1. As an audiologist, the reason we don't let you do your own adjustments is because there are WAY too many things to play with on new hearing aids. I spent 4 years in school beyond my bachelor's degree learning how and why we make changes and for what. It's my expertise; and although you have been wearing hearing aids for a long time, you probably don't understand all the research behind the algorithms in your hearing aid like I do. That's the reason that the hearing aid companies don't give software out to anyone without an audiology or dispensing license.

      About molds, there is one company that makes product to make on the spot molds. The material is expensive, and it we screw up, we have to start over. I'd honestly prefer to have the professionals make my molds for me, because that's their expertise. Also, hard molds require curing time and hazardous chemicals (ones that most of us don't want lying around our offices). You can ask your audiologist about rushing the delivery and can have them in 48 hours if you really want them. I know I try to see my patients every 6 months, and replace their earmolds before they've gotten too shrunken and hard.

  7. Yeah I just super glued my hearing aid to the thing that is connected to the hearing aid. It kept on falling off. I hope I didn't ruin it.

    1. I would ask your audiologist or hearing aid dispenser. I know that some audiologists use a special glue to keep the tube in place. I am not sure if they use super glue.

      Next time ask a professional before you attempt to do something yourself, just in case.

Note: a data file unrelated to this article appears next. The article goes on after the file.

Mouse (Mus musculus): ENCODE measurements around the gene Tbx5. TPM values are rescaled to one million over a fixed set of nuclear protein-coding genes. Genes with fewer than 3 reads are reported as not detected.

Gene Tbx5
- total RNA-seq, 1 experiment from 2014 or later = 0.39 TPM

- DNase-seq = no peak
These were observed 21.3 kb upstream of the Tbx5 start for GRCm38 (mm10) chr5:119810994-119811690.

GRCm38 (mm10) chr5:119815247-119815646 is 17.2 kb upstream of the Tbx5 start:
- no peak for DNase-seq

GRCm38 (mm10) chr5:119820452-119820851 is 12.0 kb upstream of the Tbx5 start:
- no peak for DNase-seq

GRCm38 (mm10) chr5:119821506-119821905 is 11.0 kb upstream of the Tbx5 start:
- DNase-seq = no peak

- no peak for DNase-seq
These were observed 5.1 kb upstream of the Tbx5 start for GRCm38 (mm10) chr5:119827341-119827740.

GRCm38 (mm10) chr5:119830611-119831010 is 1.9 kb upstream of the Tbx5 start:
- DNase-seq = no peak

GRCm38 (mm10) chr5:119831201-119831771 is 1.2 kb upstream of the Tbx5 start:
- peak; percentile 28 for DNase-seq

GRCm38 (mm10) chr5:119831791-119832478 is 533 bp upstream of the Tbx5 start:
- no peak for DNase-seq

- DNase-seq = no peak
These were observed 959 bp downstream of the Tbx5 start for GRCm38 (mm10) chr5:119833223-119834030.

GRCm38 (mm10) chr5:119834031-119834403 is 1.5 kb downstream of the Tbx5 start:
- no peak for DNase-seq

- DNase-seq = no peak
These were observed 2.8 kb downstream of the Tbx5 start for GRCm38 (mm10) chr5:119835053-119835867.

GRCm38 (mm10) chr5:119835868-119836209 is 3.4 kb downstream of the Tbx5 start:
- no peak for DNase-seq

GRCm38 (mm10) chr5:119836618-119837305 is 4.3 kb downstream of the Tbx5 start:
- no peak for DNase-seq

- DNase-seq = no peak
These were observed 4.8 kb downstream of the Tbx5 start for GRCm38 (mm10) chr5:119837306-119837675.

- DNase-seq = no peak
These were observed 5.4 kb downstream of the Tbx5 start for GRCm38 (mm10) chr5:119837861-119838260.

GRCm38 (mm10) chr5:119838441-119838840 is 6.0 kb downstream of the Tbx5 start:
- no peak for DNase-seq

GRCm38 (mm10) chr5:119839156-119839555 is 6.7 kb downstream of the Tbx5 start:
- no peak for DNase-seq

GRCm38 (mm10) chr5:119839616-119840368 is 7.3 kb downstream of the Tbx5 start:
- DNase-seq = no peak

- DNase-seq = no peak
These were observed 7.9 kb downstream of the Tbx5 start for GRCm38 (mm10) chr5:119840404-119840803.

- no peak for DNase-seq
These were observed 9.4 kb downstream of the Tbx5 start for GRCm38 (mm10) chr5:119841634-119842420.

2. If you glued the earhook to the hearing aid, that's not good. If you had to glue anything to anything on your hearing aid to keep it on, you need to have something replaced. Please go see your audiologist.

  8. I purchased a hearing aid a year ago that was covered under my insurance plan. However, I was responsible for a dispensing fee of $350 which I paid. Now that I needed a new tubing for my hearing aid, the audiologist in which I "bought" the hearing aid from charged me a $45 office visit (just for changing the tube!). Now, this audiologist is "in-network" under my insurance plan. I have a $25 co-pay. I told her I'll pay her the co-pay for the office visit since she's in-network. She implied that she doesn't think the insurance company will pay for "hearing aid" services. Why wouldn't they if that's what an audiologist does? Why else would I have an "office visit?" Besides I paid a dispensing fee!!

  9. A dispensing fee does not cover a lifetime of cleaning/checks and repairs to your hearing aid. It is possible your insurance will not cover hearing aid services, they often don't. They try not to pay for anything they don't have to. You need to check with your insurance provider to be certain.


Keep it civil.